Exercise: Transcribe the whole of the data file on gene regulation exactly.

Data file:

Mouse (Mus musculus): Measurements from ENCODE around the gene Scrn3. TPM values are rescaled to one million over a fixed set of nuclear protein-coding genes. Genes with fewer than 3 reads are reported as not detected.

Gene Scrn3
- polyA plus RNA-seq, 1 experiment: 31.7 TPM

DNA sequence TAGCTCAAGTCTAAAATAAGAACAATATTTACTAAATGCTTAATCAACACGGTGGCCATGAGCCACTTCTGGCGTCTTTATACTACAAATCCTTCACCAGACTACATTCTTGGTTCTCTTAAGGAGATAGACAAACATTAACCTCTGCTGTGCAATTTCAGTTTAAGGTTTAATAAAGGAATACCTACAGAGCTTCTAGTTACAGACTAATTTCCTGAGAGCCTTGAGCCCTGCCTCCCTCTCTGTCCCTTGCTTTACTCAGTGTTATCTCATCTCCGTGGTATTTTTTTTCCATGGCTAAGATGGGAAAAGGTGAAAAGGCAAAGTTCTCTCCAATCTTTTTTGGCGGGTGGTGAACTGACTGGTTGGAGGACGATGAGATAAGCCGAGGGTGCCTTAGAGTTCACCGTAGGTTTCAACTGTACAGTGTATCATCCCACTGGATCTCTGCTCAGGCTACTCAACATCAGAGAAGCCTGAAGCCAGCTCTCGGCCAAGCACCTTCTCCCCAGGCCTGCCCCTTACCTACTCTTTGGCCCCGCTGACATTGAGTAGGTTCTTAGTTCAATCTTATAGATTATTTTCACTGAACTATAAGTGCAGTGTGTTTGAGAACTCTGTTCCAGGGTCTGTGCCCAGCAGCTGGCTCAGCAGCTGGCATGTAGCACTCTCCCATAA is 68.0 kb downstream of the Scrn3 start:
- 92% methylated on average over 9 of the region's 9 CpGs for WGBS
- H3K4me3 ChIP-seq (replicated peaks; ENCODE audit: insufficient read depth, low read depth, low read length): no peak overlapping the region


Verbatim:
Mouse (Mus musculus): Measurements from ENCODE around the gene Scrn3. TPM values are rescaled to one million over a fixed set of nuclear protein-coding genes. Genes with fewer than 3 reads are reported as not detected.

Gene Scrn3
- polyA plus RNA-seq, 1 experiment: 31.7 TPM

DNA sequence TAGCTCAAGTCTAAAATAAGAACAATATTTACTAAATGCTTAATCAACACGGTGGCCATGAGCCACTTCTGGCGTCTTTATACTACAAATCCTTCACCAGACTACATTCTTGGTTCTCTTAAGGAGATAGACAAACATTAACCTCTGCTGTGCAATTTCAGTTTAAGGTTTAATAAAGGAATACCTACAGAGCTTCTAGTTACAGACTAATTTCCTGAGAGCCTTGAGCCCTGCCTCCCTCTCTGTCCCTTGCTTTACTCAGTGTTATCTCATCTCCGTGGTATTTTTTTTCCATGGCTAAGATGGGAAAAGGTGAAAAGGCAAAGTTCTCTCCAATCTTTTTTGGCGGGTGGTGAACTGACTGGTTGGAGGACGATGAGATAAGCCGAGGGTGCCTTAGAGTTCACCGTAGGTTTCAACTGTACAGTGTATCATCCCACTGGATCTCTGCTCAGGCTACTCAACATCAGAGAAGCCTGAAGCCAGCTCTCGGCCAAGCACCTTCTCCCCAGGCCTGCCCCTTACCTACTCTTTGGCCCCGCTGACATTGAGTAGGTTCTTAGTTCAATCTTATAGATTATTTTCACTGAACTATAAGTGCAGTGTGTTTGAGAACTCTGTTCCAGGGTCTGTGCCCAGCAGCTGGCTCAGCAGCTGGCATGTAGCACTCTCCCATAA is 68.0 kb downstream of the Scrn3 start:
- 92% methylated on average over 9 of the region's 9 CpGs for WGBS
- H3K4me3 ChIP-seq (replicated peaks; ENCODE audit: insufficient read depth, low read depth, low read length): no peak overlapping the region